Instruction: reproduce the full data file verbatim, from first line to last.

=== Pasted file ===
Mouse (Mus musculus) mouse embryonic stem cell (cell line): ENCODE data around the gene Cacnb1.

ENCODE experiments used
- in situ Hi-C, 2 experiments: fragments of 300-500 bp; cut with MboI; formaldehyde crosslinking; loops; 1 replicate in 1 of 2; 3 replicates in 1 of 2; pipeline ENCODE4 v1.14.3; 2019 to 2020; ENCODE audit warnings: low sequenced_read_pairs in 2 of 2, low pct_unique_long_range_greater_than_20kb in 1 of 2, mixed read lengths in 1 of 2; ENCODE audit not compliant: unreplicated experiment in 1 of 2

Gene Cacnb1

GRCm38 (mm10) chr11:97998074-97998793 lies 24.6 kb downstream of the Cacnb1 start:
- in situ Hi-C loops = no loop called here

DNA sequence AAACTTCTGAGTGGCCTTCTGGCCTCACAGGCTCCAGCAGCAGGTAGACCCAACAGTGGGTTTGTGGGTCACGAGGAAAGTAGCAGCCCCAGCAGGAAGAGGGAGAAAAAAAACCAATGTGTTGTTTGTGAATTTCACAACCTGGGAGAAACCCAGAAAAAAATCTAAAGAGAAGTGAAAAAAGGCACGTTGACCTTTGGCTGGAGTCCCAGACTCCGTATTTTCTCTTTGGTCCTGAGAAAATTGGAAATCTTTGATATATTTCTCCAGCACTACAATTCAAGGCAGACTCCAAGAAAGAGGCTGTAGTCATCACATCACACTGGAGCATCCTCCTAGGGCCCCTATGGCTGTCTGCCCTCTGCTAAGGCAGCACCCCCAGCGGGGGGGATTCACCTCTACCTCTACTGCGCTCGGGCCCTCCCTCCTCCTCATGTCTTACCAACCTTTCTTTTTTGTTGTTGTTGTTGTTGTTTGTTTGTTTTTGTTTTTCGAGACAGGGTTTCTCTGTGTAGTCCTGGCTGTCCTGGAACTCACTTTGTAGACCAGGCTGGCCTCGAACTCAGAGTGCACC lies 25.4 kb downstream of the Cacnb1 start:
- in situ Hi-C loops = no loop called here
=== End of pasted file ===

Mouse (Mus musculus) mouse embryonic stem cell (cell line): ENCODE data around the gene Cacnb1.

ENCODE experiments used
- in situ Hi-C, 2 experiments: fragments of 300-500 bp; cut with MboI; formaldehyde crosslinking; loops; 1 replicate in 1 of 2; 3 replicates in 1 of 2; pipeline ENCODE4 v1.14.3; 2019 to 2020; ENCODE audit warnings: low sequenced_read_pairs in 2 of 2, low pct_unique_long_range_greater_than_20kb in 1 of 2, mixed read lengths in 1 of 2; ENCODE audit not compliant: unreplicated experiment in 1 of 2

Gene Cacnb1

GRCm38 (mm10) chr11:97998074-97998793 lies 24.6 kb downstream of the Cacnb1 start:
- in situ Hi-C loops = no loop called here

DNA sequence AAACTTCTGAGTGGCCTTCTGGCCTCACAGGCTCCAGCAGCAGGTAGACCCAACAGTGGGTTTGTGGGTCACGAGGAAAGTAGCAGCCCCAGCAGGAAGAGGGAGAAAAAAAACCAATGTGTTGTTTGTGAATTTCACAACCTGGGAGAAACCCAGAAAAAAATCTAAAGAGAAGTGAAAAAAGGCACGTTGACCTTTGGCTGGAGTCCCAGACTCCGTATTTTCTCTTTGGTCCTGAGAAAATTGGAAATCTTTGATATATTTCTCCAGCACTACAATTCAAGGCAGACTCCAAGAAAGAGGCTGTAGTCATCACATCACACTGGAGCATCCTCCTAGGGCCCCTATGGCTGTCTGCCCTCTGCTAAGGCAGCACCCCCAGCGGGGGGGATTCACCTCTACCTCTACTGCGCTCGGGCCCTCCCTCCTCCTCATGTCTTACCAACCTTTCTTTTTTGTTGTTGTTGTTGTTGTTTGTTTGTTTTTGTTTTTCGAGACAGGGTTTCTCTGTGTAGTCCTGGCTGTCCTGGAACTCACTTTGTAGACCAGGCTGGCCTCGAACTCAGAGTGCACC lies 25.4 kb downstream of the Cacnb1 start:
- in situ Hi-C loops = no loop called here